I am grateful for Dr. Gaskell’s effort to clarify the dispute between Hans Walter Gabler and his academic advisers, as they neared publication of their new edition of Ulysses. In my reconstruction of the history of the new Ulysses, one of the most puzzling elements in the story had been why Philip Gaskell and Clive Hart lent their names (as members of the “Academic Advisory Committee,” which also included Richard Ellmann) to an edition that troubled them so much. Welcome as Dr. Gaskell’s remarks are, especially when contrasted with the evasions of the Joyce estate, they raise new questions about the editing of the latest version of Ulysses and the compromises that led to its publication. In “The Hidden Controversy,” I wrote that I found it puzzling that Philip Gaskell and Clive Hart should withdraw from Gabler’s editing project in protest against his editorial methods in June of 1983, yet rejoin the project in August of the same year. Dr. Gaskell takes exception to my word “rejoin.” He writes: “Clive Hart and I did not rejoin the project…in the sense of continuing to work on the edition by considering any more of Dr. Gabler’s work in progress or attending further meetings of the Academic Advisory Committee.” Dr. Gaskell’s implication is that he and Clive Hart made minimal concessions to Gabler’s edition, and that they somehow managed to lend their names to it without actually approving it. But Richard Ellmann’s papers at the University of Tulsa suggest that Dr. Gaskell’s memory may be faulty here.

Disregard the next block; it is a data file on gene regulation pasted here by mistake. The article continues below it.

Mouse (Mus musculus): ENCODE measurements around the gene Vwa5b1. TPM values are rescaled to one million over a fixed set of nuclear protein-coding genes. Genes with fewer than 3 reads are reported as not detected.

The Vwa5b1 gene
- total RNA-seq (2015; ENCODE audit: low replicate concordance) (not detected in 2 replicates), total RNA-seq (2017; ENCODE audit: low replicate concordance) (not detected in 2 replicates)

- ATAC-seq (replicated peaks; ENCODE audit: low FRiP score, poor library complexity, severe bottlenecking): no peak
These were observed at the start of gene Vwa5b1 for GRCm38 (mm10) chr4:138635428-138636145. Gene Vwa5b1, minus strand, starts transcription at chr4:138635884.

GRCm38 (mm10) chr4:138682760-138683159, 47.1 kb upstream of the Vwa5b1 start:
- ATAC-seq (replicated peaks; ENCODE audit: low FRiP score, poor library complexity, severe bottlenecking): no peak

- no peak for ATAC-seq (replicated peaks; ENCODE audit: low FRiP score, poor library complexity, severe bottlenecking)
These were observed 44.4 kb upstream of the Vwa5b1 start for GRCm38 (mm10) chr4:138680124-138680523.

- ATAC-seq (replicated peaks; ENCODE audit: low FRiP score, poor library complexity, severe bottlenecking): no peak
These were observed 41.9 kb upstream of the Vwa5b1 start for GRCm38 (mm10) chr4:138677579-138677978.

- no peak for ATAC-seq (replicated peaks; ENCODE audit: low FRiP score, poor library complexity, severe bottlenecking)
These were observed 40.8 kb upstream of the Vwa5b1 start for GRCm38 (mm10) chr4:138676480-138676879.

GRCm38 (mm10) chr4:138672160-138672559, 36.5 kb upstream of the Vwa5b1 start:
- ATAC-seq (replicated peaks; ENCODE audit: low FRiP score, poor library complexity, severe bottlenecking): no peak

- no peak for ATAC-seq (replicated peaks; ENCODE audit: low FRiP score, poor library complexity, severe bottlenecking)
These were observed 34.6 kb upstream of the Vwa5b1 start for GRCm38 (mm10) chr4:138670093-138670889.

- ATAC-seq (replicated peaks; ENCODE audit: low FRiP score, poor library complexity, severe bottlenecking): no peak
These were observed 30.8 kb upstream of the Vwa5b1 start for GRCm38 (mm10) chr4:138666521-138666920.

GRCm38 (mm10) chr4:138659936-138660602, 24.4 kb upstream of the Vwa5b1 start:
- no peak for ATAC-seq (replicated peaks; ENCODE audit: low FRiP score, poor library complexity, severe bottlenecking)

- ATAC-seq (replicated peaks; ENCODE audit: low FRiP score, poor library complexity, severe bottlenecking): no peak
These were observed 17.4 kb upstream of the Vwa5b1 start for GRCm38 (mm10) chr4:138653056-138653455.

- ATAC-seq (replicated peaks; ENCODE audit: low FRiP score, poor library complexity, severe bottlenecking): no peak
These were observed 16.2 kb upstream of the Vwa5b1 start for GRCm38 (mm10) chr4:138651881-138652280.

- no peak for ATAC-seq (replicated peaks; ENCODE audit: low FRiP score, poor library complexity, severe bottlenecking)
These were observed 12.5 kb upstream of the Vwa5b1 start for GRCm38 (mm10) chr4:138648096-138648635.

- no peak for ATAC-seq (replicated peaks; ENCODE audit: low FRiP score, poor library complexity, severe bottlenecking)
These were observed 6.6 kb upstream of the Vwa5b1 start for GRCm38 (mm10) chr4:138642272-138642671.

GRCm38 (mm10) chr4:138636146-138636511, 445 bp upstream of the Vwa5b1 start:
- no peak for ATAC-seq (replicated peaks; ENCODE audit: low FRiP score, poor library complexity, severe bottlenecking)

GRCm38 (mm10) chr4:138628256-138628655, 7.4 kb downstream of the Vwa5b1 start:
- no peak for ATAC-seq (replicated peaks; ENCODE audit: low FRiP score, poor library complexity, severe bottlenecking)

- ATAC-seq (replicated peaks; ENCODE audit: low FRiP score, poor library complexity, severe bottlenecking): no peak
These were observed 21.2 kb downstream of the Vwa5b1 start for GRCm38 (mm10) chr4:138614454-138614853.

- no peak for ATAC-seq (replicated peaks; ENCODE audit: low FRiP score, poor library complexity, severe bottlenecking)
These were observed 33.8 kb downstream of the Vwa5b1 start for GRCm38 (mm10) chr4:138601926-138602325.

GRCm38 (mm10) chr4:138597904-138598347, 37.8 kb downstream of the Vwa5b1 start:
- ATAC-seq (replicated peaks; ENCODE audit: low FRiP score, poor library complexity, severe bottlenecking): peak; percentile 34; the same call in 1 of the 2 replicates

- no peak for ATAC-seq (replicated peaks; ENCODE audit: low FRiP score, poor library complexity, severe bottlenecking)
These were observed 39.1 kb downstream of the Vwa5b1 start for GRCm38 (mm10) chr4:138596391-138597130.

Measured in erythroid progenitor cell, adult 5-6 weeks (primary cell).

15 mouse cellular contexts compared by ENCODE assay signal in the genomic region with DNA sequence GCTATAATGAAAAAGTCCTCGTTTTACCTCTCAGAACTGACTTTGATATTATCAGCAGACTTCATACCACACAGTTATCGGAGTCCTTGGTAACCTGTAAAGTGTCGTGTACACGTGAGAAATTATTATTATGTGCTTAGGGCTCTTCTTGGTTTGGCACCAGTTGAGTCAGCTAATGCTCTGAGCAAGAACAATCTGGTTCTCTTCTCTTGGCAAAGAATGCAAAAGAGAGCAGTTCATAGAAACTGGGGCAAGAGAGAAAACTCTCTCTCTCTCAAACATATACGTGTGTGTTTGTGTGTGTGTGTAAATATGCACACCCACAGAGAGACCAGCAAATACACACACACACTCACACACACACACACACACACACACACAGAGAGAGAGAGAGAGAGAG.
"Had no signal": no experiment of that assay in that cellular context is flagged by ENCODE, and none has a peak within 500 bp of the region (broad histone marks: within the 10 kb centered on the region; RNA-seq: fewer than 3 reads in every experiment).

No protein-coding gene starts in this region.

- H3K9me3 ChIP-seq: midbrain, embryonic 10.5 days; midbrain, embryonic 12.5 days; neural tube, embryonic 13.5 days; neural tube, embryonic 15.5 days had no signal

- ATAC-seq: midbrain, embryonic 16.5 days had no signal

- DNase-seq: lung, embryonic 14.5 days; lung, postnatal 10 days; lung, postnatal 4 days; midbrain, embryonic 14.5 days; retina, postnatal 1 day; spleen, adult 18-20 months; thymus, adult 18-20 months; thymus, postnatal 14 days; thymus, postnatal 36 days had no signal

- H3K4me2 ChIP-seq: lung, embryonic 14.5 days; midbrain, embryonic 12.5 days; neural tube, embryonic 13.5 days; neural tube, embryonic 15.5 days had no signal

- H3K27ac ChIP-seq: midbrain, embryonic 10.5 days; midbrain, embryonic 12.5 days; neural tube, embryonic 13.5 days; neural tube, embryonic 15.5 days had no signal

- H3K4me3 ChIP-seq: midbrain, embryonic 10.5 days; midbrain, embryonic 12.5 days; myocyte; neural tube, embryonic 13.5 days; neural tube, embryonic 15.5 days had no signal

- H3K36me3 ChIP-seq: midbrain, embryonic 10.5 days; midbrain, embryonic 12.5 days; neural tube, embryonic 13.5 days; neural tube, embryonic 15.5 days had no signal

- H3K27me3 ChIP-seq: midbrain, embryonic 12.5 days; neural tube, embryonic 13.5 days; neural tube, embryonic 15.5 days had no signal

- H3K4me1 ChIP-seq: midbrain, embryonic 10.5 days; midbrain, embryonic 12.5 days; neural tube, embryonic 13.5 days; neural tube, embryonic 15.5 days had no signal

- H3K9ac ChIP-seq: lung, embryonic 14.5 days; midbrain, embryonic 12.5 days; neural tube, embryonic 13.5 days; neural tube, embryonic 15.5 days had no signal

For example, Richard Ellmann wrote to Peter du Sautoy, the trustee for the Joyce estate, on July 9, 1983, just a month after Gaskell and Hart had resigned from the Academic Advisory Committee, with the surprising observation that “Clive [Hart] and Pip [Gaskell] have presumably reconciled themselves to the new text except for minor quibbles.” On July 14, 1983, Ellmann wrote Gaskell asking him to look over Gabler’s recent work, which he enclosed. Shortly thereafter, Ellmann wrote to Gabler in an attempt to put the conflict behind them. Gabler responded to Ellmann on August 13, 1983: “What you now propose—also if I understand you correctly, in the name of Pip Gaskell and Clive Hart—is that the Advisory Board resume its functions.” Finally, in their letter of November 29, 1983, to Peter du Sautoy in which they express their willingness for Gabler’s text to be published, Gaskell and Hart explicitly say that they no longer feel the need to dissociate themselves formally from the project. What is more, they express their willingness “to do any more work that may be asked of us.” All of this would seem to justify my word “rejoin.”
Despite Dr. Gaskell’s letter of clarification, then, it remains puzzling that Gaskell and Hart rejoined a project that indeed they apparently had lost faith in. In the very letter to du Sautoy (of November 29, 1983) in which they accept Gabler’s text for publication, they rail against the text on theoretical grounds. (While, I should add in fairness, they also remark that the text “has been prepared with a quite exceptional degree of scholarly expertise” on Gabler’s part.) Then, at the Monaco conference some eighteen months later, Clive Hart made clear his theoretical disagreement with the edition. Now we learn that Gaskell and Hart have been working on a book that outlines their disagreements with the 1922 first edition, the 1961 Random House edition, and the Gabler edition that they themselves worked on.